What I would like to offer you then, are four factors which may be contributing to his disinclination to answer your question, and a possible strategy of how to approach it.
Factor #1: In a day and age where from ages 14 – 20+ most of our sons attend yeshiva for the vast majority of the year – and often follow that up with a summer activity away from their families – it is not at all uncommon for young men to retract from discussing major life topics with their parents. Rabbeim and friends can slowly supplant parents and family, and most meaningful conversations about life end up taking place in a Rebbi’s office or in the dormitory. Add that to the general recalcitrance of teenagers, and you have the perfect recipe for detachment.
Perhaps your son’s laconic response is due to his having had this conversation many times before, and he is not interested in chazaring it again? He may be simply hoping that you know everything there is to know, just like everyone else close to him, and now you can start with finding him a shidduch post-haste.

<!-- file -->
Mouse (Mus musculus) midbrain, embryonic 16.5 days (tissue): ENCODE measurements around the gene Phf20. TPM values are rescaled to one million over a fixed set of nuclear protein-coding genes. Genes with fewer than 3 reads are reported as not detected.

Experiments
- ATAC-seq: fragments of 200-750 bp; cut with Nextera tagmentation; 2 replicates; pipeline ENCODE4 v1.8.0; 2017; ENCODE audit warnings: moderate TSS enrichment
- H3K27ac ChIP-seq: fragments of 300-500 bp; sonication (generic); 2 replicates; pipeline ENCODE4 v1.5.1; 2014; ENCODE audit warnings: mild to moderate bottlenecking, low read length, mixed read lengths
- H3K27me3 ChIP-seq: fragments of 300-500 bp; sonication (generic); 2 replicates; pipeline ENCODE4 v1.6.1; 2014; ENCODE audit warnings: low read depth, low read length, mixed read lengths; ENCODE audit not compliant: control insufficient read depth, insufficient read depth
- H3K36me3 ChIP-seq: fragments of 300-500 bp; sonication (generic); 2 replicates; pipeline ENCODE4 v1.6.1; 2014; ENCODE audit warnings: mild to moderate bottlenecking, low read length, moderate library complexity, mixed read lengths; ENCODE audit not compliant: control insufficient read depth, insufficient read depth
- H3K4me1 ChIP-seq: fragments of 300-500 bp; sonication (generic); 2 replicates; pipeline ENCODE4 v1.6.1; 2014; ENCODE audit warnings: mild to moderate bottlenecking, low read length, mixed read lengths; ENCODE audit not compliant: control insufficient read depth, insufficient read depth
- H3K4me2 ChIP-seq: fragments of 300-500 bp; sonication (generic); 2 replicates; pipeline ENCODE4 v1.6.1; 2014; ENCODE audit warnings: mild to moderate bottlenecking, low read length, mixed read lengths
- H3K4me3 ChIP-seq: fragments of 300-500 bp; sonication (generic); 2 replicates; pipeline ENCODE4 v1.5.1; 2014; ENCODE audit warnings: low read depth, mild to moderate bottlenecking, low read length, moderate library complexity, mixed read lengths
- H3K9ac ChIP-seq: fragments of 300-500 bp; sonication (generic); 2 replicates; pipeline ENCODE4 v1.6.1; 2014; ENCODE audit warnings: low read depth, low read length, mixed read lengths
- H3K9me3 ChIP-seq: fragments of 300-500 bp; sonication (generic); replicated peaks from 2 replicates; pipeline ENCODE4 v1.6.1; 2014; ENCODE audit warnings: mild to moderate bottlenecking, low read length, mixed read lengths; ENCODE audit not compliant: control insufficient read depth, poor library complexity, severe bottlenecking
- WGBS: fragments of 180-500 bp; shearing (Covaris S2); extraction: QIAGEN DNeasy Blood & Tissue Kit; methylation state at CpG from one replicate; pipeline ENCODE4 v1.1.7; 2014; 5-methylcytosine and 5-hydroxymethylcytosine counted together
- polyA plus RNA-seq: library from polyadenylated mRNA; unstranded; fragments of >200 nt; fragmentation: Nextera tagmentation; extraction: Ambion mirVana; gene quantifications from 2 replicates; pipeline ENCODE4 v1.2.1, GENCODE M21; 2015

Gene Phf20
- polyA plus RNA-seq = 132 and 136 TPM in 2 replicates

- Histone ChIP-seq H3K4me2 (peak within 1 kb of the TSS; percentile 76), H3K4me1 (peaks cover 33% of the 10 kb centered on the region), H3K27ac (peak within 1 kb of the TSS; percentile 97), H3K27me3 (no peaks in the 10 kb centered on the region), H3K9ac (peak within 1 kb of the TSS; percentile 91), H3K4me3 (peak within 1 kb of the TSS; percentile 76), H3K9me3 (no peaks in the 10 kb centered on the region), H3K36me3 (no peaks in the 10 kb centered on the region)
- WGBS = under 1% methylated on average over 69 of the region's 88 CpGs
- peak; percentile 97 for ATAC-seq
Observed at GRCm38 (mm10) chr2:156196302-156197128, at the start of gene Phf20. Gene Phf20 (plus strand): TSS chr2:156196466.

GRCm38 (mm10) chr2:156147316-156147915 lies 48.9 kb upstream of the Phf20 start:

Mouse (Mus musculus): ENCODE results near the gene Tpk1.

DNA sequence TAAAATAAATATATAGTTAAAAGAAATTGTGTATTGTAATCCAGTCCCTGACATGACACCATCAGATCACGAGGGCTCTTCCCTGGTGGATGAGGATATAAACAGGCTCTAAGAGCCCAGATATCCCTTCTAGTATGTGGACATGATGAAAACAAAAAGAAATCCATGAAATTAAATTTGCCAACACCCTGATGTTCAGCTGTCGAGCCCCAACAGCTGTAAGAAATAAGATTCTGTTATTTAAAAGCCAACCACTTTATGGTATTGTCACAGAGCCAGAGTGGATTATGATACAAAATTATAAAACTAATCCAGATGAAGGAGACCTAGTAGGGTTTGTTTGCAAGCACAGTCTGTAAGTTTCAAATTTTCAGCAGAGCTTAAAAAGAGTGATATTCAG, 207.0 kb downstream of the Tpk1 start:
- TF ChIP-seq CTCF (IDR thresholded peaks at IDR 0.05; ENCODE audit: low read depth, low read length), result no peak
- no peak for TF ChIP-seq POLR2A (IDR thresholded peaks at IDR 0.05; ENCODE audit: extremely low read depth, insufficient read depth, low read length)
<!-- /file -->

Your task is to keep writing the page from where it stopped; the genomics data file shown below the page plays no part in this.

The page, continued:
Factor #2: Because frum yiddishkeit calls for a complete separation of genders, many young men and women do not know how to articulate what it is they are looking for in their counterpart. They simply lack the descriptors because they lack the exposure. If a young man has no real concept of femininity, other than his relationship with female family members, he may not be sure how to express what characteristics in a young woman he wants or needs.